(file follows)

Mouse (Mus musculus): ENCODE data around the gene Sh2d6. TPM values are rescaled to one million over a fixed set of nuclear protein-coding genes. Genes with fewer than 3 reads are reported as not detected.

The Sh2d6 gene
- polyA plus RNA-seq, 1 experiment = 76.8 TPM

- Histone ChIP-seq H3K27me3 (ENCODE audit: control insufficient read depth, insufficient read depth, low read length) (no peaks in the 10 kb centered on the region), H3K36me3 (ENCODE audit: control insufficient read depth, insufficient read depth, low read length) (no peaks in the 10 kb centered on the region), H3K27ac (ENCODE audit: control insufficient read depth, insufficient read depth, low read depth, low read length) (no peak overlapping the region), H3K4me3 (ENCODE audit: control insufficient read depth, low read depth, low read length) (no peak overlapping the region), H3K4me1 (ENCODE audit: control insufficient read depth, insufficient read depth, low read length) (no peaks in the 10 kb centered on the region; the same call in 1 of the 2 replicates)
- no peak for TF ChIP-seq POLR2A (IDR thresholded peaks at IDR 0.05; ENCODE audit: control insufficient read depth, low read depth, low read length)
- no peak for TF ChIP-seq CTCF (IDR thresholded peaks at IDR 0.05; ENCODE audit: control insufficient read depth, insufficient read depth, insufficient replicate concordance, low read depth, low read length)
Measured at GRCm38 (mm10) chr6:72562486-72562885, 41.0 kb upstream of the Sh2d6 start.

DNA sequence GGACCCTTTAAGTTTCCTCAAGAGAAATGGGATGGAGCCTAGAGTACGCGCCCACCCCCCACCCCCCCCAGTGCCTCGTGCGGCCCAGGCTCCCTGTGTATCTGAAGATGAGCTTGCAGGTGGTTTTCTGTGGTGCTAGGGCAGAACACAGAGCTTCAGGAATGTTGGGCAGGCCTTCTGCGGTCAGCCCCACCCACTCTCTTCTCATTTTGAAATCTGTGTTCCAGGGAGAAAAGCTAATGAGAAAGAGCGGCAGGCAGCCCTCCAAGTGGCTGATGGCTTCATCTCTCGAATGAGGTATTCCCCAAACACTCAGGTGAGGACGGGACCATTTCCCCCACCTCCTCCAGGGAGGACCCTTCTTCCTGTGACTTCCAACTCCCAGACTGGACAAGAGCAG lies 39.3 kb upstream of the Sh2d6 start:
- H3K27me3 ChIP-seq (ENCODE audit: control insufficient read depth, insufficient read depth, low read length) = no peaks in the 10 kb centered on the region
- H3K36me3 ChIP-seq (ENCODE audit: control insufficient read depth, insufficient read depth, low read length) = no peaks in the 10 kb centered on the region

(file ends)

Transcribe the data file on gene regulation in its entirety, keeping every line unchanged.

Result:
Mouse (Mus musculus): ENCODE data around the gene Sh2d6. TPM values are rescaled to one million over a fixed set of nuclear protein-coding genes. Genes with fewer than 3 reads are reported as not detected.

The Sh2d6 gene
- polyA plus RNA-seq, 1 experiment = 76.8 TPM

- Histone ChIP-seq H3K27me3 (ENCODE audit: control insufficient read depth, insufficient read depth, low read length) (no peaks in the 10 kb centered on the region), H3K36me3 (ENCODE audit: control insufficient read depth, insufficient read depth, low read length) (no peaks in the 10 kb centered on the region), H3K27ac (ENCODE audit: control insufficient read depth, insufficient read depth, low read depth, low read length) (no peak overlapping the region), H3K4me3 (ENCODE audit: control insufficient read depth, low read depth, low read length) (no peak overlapping the region), H3K4me1 (ENCODE audit: control insufficient read depth, insufficient read depth, low read length) (no peaks in the 10 kb centered on the region; the same call in 1 of the 2 replicates)
- no peak for TF ChIP-seq POLR2A (IDR thresholded peaks at IDR 0.05; ENCODE audit: control insufficient read depth, low read depth, low read length)
- no peak for TF ChIP-seq CTCF (IDR thresholded peaks at IDR 0.05; ENCODE audit: control insufficient read depth, insufficient read depth, insufficient replicate concordance, low read depth, low read length)
Measured at GRCm38 (mm10) chr6:72562486-72562885, 41.0 kb upstream of the Sh2d6 start.

DNA sequence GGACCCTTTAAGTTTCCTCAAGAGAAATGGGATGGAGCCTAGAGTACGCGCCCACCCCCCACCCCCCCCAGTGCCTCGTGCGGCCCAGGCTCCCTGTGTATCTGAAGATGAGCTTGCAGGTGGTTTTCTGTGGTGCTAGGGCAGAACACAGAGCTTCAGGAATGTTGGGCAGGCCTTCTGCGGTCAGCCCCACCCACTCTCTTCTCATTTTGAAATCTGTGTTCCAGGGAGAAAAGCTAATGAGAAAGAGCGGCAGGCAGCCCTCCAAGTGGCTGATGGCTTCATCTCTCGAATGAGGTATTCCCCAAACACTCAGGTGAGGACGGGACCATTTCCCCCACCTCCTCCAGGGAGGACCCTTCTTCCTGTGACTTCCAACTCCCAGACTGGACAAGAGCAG lies 39.3 kb upstream of the Sh2d6 start:
- H3K27me3 ChIP-seq (ENCODE audit: control insufficient read depth, insufficient read depth, low read length) = no peaks in the 10 kb centered on the region
- H3K36me3 ChIP-seq (ENCODE audit: control insufficient read depth, insufficient read depth, low read length) = no peaks in the 10 kb centered on the region